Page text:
Why Chris Hero's NXT return does not confirm Samoa Joe's WWE Main Roster debut
You really, really, really want a Samoa Joe vs. Kassius Ohno feud.
It’s 2017, and amazingly enough, independent wrestling legend Chris Hero has returned for his second tour of duty in World Wrestling Entertainment as Kassius Ohno. Yes, this is the same Hero/Ohno, whose 2013 release was related to him appearing to be both a) in a less-than-optimal in-ring condition and b) not necessarily motivated to have the best matches he could possibly have for WWE as a company.
However, fast forward four years and there are numerous things that are now in Hero/Ohno’s favour. This includes the hiring and success of similarly less-than-‘traditionally in WWE shape’ performers like Samoa Joe thriving in NXT, plus the fact that performers like WWE political minefield CM Punk have been gone from the industry for nearly three years.
However, as much as Kassius Ohno throwing kicks and elbows at Shinsuke Nakamura could be happening soon, this doesn’t necessarily also mean that a performer like Samoa Joe could suddenly be Raw or Smackdown-bound.
Rather, with NXT being a key component of how WWE could be evolving its overall business plan, the idea of Joe, Ohno, Nakamura, Bobby Roode, Tye Dillinger, and so many other top indy and global names being in the same place at the same time, could present NXT as a tremendous ‘third-brand’ as WWE continues to boldly expand into the digital age.
Recently, JBL was quoted as saying that the WWE Network earned $109 million in net revenue for WWE in 2016. In addition to this, the number of subscribers to the WWE Network has reached 1.5 million as of August 2016. Consider the idea that Raw and SmackDown average roughly 2.5 million viewers per week.
Thus, the idea of WWE attempting at all costs to get their Network subscription base to match the number of weekly viewers of Raw and Smackdown makes sense. How does WWE do that? Well, that’s where Kassius Ohno comes into play.
At present, WWE’s Network is using a very smart strategy of aiming directly at internet-loving wrestling fans and attempting to stockpile as many of their favourite wrestlers on the Network as humanly possible.
Therefore, between NXT, 205 Live, and the UK Championship Tournament, they feel like they’re making a solid step in the right direction. Kassius Ohno being a “crown jewel” acquisition by WWE to build where the Network is headed insofar, as he’s aligned with wrestling Cruiserweights, numerous current NXT competitors and has world-traveled experience.
Kassius Ohno being in NXT does not also mean that Samoa Joe leaves NXT because, at the very least, there’s a dream match possibility between the two of them that could drive up subscriptions to the WWE Network.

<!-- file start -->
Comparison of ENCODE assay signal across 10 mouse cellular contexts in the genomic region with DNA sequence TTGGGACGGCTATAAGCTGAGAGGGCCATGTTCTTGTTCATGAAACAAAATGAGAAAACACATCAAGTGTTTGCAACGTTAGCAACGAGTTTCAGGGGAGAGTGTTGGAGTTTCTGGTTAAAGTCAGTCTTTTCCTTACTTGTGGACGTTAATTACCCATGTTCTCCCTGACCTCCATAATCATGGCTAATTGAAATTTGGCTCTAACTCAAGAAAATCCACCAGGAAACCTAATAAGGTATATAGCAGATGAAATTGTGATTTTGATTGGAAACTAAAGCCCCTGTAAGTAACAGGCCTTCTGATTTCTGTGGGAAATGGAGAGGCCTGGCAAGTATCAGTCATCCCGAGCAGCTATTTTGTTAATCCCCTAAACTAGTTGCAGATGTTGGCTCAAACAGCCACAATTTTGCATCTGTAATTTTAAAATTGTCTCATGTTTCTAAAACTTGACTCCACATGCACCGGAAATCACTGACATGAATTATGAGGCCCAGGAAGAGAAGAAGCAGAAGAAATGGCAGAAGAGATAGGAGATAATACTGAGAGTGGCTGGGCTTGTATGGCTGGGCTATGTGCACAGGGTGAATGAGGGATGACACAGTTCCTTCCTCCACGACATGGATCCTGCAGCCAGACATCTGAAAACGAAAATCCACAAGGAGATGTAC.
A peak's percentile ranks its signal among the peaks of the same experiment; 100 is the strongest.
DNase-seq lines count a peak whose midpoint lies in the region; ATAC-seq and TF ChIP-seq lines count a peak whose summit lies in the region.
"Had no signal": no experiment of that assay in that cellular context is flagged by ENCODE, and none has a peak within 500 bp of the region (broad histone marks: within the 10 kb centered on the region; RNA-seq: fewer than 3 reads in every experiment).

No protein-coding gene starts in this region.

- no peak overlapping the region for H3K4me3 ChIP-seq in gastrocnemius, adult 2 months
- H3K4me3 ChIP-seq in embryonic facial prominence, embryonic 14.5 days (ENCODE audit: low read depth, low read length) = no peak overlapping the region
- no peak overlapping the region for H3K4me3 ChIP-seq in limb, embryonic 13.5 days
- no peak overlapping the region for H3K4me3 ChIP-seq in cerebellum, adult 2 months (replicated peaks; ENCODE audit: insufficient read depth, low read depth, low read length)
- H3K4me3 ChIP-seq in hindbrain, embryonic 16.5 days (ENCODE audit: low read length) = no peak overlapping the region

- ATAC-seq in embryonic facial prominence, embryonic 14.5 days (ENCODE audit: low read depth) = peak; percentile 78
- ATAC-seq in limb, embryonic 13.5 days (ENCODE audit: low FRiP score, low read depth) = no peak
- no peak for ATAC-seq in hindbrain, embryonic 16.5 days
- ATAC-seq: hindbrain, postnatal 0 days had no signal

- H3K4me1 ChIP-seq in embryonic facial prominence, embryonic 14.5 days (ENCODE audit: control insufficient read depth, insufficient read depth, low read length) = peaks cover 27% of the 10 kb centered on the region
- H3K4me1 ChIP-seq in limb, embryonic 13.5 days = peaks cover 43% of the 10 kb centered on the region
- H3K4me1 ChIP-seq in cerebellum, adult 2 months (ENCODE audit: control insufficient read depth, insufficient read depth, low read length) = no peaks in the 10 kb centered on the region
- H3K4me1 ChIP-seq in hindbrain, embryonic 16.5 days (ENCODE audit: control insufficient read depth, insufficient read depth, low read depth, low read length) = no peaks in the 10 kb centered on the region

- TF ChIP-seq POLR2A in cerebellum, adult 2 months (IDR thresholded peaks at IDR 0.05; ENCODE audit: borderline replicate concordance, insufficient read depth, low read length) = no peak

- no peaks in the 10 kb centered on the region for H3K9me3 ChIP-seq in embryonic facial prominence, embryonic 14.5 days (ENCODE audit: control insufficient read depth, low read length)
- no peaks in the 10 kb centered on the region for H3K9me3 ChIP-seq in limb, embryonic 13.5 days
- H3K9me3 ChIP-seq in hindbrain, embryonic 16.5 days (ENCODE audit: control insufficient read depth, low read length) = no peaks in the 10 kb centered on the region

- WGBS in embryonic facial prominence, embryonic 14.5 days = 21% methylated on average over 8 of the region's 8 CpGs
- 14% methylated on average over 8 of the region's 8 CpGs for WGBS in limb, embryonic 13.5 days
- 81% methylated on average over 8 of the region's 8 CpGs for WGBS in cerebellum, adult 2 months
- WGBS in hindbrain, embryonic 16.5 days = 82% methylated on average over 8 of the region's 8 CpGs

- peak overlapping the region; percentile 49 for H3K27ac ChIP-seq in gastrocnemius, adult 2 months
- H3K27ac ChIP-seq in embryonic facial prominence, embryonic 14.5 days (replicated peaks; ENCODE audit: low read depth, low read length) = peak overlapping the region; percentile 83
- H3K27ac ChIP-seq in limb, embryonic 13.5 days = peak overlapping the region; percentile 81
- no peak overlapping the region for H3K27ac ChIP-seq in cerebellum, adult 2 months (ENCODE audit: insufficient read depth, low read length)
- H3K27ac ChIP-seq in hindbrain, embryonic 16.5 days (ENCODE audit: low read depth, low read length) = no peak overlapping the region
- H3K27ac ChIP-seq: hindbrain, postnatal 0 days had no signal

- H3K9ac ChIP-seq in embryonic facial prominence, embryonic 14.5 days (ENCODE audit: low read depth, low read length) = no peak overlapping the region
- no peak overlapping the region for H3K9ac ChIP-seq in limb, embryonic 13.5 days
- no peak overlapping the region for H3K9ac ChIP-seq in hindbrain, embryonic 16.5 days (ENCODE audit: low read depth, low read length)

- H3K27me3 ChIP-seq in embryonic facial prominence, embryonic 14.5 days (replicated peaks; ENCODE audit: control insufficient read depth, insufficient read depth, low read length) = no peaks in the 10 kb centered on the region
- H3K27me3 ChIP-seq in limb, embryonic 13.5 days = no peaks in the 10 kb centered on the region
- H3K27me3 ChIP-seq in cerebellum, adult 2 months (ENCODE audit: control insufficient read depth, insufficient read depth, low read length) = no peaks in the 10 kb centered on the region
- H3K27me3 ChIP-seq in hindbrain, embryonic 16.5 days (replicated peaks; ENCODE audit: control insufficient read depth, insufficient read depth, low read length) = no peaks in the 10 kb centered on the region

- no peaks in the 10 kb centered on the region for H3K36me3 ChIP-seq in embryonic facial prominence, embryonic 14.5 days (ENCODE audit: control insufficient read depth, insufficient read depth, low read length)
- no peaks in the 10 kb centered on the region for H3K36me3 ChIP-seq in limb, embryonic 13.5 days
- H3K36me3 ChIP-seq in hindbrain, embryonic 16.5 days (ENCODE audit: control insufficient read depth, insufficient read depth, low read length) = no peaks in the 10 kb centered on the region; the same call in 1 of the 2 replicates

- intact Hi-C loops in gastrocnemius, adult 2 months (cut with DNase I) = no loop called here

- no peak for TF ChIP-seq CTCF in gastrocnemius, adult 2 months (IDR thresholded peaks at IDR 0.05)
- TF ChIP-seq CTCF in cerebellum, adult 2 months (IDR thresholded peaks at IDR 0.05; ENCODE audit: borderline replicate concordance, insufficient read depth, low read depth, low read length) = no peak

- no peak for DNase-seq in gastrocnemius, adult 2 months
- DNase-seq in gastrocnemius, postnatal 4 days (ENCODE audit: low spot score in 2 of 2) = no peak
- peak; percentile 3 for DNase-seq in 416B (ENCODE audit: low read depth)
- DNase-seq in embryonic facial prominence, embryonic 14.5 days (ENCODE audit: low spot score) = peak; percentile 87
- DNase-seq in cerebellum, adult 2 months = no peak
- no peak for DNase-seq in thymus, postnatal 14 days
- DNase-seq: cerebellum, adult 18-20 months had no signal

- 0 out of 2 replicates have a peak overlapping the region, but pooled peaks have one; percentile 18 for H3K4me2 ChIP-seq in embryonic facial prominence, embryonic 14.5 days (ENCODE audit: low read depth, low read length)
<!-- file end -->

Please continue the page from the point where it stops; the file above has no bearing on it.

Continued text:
There’s also the possibility of putting Joe and Ohno TOGETHER for matches against The Revival, #DIY, TM-61, and possibly even the Authors of Pain, or Nakamura and well, anyone that could drive Network subscriptions, too. Based on numbers and with revenue in mind, keeping Joe and Ohno together just makes smart business sense.
As for people who may believe Ohno’s lack of “cosmetic” appeal could be concerning, that’s another reason to keep him and Samoa Joe on the same product. WWE as a mainstream TV product is very heavily a body-centric brand. Even Kevin Owens wears a t-shirt and wears black, and gear that is form-flattering to his lack of significantly-muscled physique.
However, WWE as a Network product is FAR less concerned about physical appearances. Shinsuke Nakamura certainly isn’t winning any bodybuilding competitions anytime soon, nor are three-fourths of the sAniTy stable, and numerous others.
WWE providing a body-positive product on the Network actually makes it a far more inviting brand for an internet fanbase that may want less to do with a TV product that concerns itself with what a wrestler looks like, as opposed to how well they wrestle.
Ultimately, Kassius Ohno’s WWE return is proof that the promotion’s sense of what is required to be the market leader in pro wrestling in the modern age has evolved. The idea that WWE wants to be not just Raw and Smackdown, but the entire Network too, is important.
How important? Well, it’s important enough for WWE to hold off on signing the likes of Samoa Joe, Shinsuke Nakamura, Bobby Roode, Big Damo and rehire Kassius Ohno.
For as much as an Ohno re-hire would make it seem apparent that WWE could move a talent like Samoa Joe to the main roster, the idea that makes sense is for WWE to add to their Network offerings by signing up several globally and internet-beloved wrestlers.
What was once Raw evolved into Raw and SmackDown. What then was Raw and Smackdown, became Raw, Smackdown, and NXT. We’re headed into an age that is potentially even more dynamic than anything we’ve even seen from pro wrestling before.
Thus, for as much as you may want to see Samoa Joe on Raw or SmackDown, enjoy him where he is, because doing more of what he’s doing right now is what makes him valuable to the WWE not just now, but in the future, too.
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